Dissociation – A breakdown in consciousness, memory, perception of self or the environment, or sensory / motor behaviour.

Idealisation – Attributing exaggerated positive qualities to others.

Omnipotence – Feeling or acting superior to others in the belief that you possess special powers or abilities.

Passive aggression – Expressing underlying aggression, hostility, resentment and / or resistance toward others in a roundabout way while maintaining a façade of friendliness and compliance.

Reaction formation – A conversion (and repression) into the opposite of unacceptable subconscious desires, impulses or behaviours that are threatening to the psyche.

Self-observation – Reflecting on thoughts, feelings, motivation and behaviour in order to respond appropriately.

Sublimation – Re-channeling impulses and feelings from perceived negative expression to more socially accepted outlets or behaviours.

Suppression – The conscious process of pushing away uncomfortable thoughts or impulses to avoid re-experiencing them.

Undoing  Words or behaviour intended to symbolically make amends for unacceptable thoughts, feelings or actions towards another person.

Humour – Emphasising the comic or ironic aspects of an emotional conflict or stressor so as to relieve tension.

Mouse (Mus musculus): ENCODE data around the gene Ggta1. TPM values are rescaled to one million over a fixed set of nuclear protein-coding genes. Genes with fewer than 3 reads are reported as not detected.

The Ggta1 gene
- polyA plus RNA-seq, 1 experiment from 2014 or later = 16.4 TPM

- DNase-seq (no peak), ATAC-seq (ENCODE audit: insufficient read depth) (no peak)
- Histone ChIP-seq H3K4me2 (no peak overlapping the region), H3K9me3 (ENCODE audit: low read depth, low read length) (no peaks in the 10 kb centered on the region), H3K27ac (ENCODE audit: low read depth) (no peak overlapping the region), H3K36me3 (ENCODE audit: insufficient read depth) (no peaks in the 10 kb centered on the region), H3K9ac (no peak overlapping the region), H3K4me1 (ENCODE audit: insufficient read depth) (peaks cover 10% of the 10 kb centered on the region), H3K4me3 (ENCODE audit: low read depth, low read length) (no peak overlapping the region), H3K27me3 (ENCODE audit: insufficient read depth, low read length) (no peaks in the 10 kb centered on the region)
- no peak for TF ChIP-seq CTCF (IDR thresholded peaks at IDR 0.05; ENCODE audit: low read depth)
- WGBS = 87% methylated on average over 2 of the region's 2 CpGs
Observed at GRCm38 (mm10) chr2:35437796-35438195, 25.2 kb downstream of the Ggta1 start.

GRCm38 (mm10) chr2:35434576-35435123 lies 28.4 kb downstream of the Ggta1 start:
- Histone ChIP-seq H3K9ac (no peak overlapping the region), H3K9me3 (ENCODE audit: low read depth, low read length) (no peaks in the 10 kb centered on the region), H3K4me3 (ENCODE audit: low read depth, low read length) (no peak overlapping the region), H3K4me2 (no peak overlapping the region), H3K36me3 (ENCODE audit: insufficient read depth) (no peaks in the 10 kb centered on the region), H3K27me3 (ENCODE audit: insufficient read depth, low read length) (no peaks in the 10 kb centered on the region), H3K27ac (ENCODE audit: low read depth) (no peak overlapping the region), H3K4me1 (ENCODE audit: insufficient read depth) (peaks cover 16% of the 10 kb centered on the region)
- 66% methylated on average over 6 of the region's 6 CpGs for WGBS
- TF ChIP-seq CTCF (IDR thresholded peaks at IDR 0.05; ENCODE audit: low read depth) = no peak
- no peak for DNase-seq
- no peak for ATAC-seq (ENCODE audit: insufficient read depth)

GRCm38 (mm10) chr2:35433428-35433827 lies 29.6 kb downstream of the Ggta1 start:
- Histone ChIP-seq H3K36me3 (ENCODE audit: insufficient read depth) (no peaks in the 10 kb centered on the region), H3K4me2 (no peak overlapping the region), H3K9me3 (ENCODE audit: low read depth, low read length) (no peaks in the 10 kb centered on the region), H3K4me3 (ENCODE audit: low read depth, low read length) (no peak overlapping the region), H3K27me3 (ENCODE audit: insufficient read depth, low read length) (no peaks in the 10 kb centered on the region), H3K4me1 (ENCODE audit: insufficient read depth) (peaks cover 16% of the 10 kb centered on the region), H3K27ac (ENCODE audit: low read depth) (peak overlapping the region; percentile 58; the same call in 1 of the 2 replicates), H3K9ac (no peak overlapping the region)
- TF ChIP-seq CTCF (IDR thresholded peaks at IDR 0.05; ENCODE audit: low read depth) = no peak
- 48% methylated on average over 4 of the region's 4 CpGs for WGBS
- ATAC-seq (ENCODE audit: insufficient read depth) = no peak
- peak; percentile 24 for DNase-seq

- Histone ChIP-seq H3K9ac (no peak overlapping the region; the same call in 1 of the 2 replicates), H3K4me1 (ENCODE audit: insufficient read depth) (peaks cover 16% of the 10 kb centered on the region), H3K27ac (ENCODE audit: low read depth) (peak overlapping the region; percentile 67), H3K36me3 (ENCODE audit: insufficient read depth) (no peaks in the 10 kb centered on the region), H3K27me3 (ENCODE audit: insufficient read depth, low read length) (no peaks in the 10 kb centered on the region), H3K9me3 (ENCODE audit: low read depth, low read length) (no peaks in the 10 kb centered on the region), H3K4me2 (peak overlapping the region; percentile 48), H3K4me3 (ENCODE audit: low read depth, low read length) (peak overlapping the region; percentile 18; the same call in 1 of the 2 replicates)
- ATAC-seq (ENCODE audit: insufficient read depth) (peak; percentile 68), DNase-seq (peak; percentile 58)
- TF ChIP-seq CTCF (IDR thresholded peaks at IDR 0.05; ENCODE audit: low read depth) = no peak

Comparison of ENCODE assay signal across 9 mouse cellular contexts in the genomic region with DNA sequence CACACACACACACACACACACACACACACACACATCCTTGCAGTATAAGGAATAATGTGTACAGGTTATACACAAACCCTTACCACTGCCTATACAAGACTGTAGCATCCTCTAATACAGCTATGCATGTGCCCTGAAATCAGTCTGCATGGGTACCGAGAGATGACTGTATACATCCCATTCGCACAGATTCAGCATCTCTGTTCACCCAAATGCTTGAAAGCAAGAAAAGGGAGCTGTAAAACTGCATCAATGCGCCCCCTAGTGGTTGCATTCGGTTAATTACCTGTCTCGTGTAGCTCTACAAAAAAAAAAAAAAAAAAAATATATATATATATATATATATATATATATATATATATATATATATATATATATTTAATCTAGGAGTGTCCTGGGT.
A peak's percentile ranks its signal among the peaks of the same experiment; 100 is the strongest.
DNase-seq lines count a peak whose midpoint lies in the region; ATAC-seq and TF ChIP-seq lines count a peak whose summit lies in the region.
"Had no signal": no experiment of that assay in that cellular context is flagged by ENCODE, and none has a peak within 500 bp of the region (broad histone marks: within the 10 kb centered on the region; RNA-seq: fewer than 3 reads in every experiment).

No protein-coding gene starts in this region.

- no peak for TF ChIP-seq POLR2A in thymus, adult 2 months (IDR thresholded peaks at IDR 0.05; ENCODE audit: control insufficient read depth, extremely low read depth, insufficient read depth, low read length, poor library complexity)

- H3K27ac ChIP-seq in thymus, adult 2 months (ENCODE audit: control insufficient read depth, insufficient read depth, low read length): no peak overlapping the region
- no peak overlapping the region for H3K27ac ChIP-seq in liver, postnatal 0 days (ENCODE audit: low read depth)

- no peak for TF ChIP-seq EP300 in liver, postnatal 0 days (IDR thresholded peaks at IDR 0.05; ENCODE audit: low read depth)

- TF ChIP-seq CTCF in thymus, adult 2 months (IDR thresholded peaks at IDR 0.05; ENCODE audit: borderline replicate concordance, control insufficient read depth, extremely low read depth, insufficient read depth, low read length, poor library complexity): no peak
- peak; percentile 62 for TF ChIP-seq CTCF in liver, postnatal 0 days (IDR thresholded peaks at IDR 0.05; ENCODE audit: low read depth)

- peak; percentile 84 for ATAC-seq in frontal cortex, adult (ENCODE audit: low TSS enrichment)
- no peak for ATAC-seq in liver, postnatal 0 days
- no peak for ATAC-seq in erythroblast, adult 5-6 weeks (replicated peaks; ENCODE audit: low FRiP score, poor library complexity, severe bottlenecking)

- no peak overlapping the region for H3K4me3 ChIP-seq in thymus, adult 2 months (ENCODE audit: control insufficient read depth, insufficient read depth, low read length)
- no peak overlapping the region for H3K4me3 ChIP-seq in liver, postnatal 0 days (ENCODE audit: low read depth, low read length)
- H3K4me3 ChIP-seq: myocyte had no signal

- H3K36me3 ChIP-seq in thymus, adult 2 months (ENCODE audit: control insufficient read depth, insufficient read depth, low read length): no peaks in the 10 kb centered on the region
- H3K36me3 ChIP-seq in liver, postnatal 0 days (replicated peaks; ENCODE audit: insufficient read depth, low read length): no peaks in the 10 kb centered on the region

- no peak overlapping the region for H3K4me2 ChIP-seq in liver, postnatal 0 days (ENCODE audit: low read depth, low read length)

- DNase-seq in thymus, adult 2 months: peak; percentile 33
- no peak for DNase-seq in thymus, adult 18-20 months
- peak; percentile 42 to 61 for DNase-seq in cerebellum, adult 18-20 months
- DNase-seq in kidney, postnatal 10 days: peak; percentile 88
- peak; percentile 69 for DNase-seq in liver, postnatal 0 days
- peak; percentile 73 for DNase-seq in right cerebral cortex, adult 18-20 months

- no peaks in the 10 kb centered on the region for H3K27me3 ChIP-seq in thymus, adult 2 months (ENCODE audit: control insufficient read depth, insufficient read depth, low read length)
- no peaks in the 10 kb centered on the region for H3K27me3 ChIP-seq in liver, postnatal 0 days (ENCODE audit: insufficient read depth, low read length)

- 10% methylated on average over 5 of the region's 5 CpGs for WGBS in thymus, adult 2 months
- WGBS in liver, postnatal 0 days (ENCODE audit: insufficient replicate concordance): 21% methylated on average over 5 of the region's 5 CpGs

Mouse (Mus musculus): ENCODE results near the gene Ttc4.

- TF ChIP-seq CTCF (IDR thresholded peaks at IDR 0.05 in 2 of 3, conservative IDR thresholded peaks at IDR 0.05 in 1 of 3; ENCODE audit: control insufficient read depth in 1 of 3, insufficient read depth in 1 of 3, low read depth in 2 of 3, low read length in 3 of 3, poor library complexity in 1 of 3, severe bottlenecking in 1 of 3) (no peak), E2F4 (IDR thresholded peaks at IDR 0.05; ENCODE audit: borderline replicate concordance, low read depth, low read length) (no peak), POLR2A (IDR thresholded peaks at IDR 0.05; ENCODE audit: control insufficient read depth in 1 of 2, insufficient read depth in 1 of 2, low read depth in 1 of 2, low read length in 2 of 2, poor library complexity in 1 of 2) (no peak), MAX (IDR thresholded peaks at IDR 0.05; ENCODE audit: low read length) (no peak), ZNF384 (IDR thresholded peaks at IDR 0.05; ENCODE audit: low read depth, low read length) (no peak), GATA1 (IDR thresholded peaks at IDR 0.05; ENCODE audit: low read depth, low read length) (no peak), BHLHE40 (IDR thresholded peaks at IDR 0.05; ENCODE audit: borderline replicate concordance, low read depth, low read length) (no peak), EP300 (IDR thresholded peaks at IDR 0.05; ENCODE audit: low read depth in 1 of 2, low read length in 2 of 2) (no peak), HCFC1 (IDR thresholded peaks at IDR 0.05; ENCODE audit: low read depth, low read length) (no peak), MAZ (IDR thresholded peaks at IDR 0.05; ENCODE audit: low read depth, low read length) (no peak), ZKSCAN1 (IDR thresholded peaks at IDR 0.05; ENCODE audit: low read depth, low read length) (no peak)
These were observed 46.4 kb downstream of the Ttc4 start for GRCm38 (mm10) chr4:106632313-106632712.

Intellectualisation – Over analysing the intellectual components of a situation in order to establish control or to minimise uncomfortable feelings.

Isolation of affect (feeling) – A disconnection between a situation or idea which remains in cognitive awareness from the original feelings associated with them.

Projection – Falsely attributing one’s own unacceptable emotions, impulses or thoughts onto another person.

Rationalisation – The process of justifying a thought, action or emotion by inventing and substituting an elaborate self-reassuring but incorrect explanation.

Repression – The subconscious process of preventing painful or disturbing impulses, thoughts or experiences from entering into conscious awareness. The feelings may remain on the surface detached from the associated memory or idea.

Self-assertion – Expressing thoughts or feelings in a direct way so as not to manipulate or coerce others.

Many people are completely unaware of the existence of defense mechanisms, let alone that they use them and how they use them. Other more informed individuals, however, are able to recognise the ones they subconsciously favour, as well as their pattern of use.

If you have not yet come to this place, there is a way to do this for yourself and here is the irony – the most effective way to become consciously aware of the defense mechanisms you use is to ? actually employ a variant of two of them, that is, self-observation and intellectualisation. Defense mechanisms are used to deal with emotional conflict and inner world or outer world stressors. In this scenario – and here is the subtle difference – you will be utilising them for the purposes of self-transparency in order to educate yourself on yourself and how you operate from the inside out. By doing this you will be able to rein them in if they are an inappropriate expression of your true self or if you are living in the private world of avoidance.

Julie Ditrich

© Julie Ditrich, 2009-2014

This is an expanded version of an article that originally appeared on the Black Mermaid Productions Blog.